​​​​​​​​​​​​​​​​While the exact scope and extent of any specific investigation depends on the nature of the accident being investigated, every NTSB investigation goes through the same general process, which involves:

  • the initial notification and decision to investigate;
  • on-site fact gathering;
  • analysis of facts and determination of probable cause;
  • acceptance of a final report; and
  • advocating for the acceptance of safety recommendations arising from the investigation.

​​This process is not strictly linear, and phases overlap. For example, investigators may be waiting for log books while they are analyzing weather information, or their analysis of engine performance data may prompt them to request additional information from the manufacturer.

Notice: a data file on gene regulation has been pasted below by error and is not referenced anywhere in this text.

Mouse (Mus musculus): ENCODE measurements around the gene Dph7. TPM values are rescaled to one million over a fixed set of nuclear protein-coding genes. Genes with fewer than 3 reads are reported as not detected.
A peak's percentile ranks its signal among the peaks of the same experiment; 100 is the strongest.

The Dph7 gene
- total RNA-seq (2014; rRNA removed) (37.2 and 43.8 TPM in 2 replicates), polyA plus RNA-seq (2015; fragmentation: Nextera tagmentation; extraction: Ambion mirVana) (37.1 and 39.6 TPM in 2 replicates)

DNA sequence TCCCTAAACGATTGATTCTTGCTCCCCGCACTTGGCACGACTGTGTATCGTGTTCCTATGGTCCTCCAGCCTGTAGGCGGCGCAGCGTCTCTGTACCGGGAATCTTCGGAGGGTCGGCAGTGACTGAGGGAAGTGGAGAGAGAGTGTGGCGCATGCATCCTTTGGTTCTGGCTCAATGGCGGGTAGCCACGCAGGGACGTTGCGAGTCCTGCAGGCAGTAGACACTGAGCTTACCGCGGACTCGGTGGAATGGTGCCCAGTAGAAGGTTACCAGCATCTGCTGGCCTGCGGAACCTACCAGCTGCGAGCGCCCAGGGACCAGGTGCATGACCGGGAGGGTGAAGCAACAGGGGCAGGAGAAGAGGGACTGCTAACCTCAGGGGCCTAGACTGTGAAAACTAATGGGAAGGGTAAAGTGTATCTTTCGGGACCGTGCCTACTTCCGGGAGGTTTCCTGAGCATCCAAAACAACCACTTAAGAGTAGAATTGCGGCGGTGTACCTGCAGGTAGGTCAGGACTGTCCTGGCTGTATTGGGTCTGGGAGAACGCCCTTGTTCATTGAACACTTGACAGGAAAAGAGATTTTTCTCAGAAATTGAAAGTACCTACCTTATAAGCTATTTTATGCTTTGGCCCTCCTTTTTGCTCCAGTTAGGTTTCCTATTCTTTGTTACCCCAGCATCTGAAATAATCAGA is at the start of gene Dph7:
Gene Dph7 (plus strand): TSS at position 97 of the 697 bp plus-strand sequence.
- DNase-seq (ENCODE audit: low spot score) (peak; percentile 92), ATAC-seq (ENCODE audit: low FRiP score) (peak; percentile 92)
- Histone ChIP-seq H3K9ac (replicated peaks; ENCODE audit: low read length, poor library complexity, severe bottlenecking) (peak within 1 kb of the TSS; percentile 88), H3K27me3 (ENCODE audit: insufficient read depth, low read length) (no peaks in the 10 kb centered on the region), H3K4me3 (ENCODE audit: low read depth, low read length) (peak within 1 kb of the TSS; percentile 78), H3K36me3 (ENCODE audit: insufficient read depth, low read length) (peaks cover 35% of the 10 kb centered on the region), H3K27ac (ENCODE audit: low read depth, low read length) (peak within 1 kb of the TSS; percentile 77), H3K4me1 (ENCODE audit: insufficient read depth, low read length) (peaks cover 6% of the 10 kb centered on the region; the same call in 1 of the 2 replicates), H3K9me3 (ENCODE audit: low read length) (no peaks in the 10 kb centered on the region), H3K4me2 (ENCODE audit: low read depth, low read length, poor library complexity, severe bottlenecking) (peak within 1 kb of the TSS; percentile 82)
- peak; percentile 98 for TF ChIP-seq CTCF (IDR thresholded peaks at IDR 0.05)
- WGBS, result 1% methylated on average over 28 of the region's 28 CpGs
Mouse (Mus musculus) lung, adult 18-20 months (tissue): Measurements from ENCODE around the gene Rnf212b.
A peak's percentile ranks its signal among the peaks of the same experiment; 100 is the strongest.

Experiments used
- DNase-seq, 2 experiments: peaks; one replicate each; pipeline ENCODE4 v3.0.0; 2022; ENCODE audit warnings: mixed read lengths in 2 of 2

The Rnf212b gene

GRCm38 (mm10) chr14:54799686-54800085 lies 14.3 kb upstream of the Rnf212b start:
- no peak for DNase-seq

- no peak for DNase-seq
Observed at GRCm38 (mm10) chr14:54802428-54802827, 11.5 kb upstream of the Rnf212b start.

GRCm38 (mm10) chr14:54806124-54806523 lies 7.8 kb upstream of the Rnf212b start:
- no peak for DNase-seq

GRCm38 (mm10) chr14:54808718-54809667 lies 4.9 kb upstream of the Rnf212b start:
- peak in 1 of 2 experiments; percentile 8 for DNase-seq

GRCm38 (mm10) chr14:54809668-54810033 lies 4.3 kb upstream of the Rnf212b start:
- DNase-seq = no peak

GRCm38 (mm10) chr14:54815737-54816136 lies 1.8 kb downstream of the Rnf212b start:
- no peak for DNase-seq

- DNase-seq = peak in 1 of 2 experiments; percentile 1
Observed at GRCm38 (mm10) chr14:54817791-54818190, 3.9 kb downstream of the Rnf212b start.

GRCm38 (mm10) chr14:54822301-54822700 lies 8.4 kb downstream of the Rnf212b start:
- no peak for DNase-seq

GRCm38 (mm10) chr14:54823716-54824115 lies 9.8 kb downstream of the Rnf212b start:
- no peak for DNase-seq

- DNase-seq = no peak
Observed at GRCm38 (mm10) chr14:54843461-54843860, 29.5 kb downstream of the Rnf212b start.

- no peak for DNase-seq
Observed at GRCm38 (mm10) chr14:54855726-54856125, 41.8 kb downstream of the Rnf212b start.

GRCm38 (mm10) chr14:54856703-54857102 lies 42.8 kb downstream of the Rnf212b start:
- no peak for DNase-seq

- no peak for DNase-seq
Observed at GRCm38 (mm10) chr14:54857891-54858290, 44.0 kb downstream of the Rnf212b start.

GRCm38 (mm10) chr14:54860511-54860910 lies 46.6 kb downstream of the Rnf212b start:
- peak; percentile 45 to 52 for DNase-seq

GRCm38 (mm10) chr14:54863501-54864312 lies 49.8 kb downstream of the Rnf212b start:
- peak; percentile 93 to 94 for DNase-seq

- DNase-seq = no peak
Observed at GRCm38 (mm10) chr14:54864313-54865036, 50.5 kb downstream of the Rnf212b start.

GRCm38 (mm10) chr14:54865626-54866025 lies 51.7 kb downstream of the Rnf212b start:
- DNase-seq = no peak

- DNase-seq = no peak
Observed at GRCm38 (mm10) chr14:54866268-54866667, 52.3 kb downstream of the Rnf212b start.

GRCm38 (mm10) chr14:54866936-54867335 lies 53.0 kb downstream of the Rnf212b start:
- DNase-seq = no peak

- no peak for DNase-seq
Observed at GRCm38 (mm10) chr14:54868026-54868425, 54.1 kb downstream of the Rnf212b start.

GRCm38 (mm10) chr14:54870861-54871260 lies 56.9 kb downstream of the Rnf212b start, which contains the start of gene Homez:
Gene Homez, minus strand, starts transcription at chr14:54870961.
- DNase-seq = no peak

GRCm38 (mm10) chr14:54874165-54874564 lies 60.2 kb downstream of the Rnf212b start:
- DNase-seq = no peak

The timing between the beginning of an investigation and a probable cause determination and report varies based on the complexity of the investigation and the workload of the agency’s investigators. In general, the NTSB tries to complete an investigation within 12 to 24 months, but these and other factors can greatly affect that timing.

​​​​​Accident Reports are one of the main products of an NTSB investigation. Reports provide details about the accident, analysis of the factual data, conclusions and the probable cause of the accident, and the related safety recommendations. Most reports focus on a single accident, though the NTSB also produces reports addressing issues common to a set of similar accidents.

NTSB reports of Marine Accidents can be found at this link.